Search Images Maps Play YouTube News Gmail Drive More »
Sign in
Screen reader users: click this link for accessible mode. Accessible mode has the same essential features but works better with your reader.

Patents

  1. Advanced Patent Search
Publication numberUS6594822 B1
Publication typeGrant
Application numberUS 09/590,431
Publication dateJul 15, 2003
Filing dateJun 8, 2000
Priority dateFeb 19, 1999
Fee statusPaid
Publication number09590431, 590431, US 6594822 B1, US 6594822B1, US-B1-6594822, US6594822 B1, US6594822B1
InventorsEric A. Schweitz, David J. Werlinger, Peter H. Mills
Original AssigneeNortel Networks Limited
Export CitationBiBTeX, EndNote, RefMan
External Links: USPTO, USPTO Assignment, Espacenet
Method and apparatus for creating a software patch by comparing object files
US 6594822 B1
Abstract
Method and apparatus for creating a software patch by comparing object files. Method and apparatus are provided that create a software patch using object files of two software sources. The invention creates software patches for software programs written any high-level language so long as the programs compile to a standard object file format, and required information can be recovered. Functions of a compiled version of an existing software program are compared with an updated version that is compiled in a separate object file to discover a minimal set of changes, or “deltas” (for the patching process). The process for creating a patch includes decomposing the object file into cantles, examining fix-up information, creating reduced program dependency graphs, and comparing the graphs to determine the changes and create the patch. Because the software has already been compiled into object files, the invention is source-code independent and can be applied to code written in C/C++, Pascal or even to other specific proprietary languages.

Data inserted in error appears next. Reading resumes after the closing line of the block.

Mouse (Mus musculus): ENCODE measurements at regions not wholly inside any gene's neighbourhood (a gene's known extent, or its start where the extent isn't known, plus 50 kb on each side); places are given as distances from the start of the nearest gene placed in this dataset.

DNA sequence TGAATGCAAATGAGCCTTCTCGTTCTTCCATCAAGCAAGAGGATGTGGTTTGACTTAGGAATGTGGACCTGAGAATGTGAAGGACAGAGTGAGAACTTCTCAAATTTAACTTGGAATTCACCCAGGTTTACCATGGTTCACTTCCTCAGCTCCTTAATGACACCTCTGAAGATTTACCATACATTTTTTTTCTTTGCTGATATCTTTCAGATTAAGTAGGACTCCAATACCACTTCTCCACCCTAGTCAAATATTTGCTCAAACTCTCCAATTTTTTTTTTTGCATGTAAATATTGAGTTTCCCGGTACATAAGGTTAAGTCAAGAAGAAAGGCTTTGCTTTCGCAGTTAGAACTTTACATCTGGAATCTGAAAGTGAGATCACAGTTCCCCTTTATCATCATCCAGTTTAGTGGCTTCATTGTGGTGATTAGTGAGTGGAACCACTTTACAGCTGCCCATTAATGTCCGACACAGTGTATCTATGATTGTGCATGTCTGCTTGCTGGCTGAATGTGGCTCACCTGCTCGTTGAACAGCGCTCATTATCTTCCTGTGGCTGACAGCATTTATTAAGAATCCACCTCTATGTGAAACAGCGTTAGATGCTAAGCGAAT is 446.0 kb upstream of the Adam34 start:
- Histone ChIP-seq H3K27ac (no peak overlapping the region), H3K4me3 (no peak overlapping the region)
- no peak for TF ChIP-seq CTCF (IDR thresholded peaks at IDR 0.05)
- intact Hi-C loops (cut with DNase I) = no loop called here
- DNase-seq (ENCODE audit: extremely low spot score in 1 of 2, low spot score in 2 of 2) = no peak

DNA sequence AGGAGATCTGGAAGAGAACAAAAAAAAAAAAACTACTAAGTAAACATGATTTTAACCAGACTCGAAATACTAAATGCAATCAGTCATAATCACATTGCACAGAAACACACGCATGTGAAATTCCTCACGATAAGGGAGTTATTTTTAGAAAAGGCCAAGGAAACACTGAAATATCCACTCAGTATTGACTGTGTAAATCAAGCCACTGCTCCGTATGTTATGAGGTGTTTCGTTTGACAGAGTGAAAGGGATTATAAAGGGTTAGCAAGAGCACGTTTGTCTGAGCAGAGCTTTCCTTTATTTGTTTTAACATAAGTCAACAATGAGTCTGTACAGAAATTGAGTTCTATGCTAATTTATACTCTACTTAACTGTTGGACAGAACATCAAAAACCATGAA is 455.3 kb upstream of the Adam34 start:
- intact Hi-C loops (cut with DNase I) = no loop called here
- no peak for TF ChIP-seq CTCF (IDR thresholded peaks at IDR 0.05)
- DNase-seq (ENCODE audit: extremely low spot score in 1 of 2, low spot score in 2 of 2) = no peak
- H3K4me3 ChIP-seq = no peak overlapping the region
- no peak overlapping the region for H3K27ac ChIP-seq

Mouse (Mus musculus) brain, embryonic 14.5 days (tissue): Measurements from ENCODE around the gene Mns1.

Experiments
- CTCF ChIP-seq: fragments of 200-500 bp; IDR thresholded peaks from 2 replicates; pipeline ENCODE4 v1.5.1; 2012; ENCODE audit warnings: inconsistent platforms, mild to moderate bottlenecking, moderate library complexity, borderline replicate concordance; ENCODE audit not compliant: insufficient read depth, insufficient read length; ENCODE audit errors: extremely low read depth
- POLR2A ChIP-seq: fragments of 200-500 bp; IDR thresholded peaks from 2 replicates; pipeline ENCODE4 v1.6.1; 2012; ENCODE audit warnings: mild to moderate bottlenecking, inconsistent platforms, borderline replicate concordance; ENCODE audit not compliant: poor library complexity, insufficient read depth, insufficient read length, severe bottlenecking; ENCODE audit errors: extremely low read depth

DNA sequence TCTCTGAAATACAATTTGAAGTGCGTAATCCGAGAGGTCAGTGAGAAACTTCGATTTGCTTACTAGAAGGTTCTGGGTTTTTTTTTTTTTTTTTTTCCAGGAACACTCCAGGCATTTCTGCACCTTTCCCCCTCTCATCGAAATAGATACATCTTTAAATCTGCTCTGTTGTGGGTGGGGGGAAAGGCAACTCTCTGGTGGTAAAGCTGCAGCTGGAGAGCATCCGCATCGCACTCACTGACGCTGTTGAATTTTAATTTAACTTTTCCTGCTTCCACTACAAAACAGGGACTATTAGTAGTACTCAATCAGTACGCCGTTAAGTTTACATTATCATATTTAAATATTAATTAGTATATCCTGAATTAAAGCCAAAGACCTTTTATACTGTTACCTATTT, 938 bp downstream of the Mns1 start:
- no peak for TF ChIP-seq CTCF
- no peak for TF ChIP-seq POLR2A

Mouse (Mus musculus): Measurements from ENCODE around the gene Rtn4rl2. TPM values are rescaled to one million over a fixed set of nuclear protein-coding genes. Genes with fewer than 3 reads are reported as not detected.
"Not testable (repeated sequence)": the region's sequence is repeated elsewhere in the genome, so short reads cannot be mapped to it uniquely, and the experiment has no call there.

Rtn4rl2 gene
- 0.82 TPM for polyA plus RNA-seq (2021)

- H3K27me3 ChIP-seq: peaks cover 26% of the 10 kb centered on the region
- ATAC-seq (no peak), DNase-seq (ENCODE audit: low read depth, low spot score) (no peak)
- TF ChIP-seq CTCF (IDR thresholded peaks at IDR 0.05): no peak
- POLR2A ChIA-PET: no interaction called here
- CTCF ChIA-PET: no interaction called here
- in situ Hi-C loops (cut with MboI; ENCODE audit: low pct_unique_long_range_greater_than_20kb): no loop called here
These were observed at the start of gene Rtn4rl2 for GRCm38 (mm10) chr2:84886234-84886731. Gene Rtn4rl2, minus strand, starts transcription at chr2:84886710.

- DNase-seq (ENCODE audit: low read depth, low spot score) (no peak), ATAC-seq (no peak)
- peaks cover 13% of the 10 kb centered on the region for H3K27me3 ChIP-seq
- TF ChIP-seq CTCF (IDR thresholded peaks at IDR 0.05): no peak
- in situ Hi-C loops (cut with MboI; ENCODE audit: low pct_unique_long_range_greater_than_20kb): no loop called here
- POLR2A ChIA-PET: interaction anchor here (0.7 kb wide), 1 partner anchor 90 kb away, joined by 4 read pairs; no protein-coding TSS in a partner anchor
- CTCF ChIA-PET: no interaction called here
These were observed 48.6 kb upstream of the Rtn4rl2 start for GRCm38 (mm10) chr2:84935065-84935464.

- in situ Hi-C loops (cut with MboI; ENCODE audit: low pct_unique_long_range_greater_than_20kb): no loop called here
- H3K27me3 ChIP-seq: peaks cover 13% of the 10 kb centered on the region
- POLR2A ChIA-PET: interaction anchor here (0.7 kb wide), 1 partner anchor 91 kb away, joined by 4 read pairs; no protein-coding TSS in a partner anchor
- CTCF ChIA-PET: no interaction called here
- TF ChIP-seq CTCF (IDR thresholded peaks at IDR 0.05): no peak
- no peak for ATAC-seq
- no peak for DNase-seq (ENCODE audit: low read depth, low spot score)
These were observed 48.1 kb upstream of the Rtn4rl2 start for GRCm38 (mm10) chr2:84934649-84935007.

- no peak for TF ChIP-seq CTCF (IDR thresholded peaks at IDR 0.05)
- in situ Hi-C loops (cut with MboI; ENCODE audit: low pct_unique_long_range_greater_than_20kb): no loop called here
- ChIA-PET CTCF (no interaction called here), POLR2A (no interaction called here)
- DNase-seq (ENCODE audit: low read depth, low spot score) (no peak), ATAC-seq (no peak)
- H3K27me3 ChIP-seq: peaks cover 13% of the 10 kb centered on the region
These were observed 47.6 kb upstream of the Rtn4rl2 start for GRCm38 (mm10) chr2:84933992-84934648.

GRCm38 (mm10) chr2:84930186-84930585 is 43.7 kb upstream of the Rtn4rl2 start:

Images(9)
Previous page
Next page
Claims(12)
We claim:
1. A method of creating a software patch by comparing a first object file of a first software program to a second object file of a second software program, the method comprising the steps of:
decomposing said first object file and said second object file into respective constituent cantles;
developing a first reduced program dependency graph for said first object file;
developing a second reduced program dependency graph for said second object file;
comparing said first reduced program dependency graph to said second reduced program dependency graph, wherein said comparing comprises:
locating functions of said first reduced program dependency graph;
locating functions of said second reduced program dependency graph;
determining if functions of said first reduced program dependency graph are on a working stack; and
comparing said functions of said second reduced program dependency graph to said functions of said first reduced program dependency graph if said functions of said first reduced program dependency graph are not on the working stack;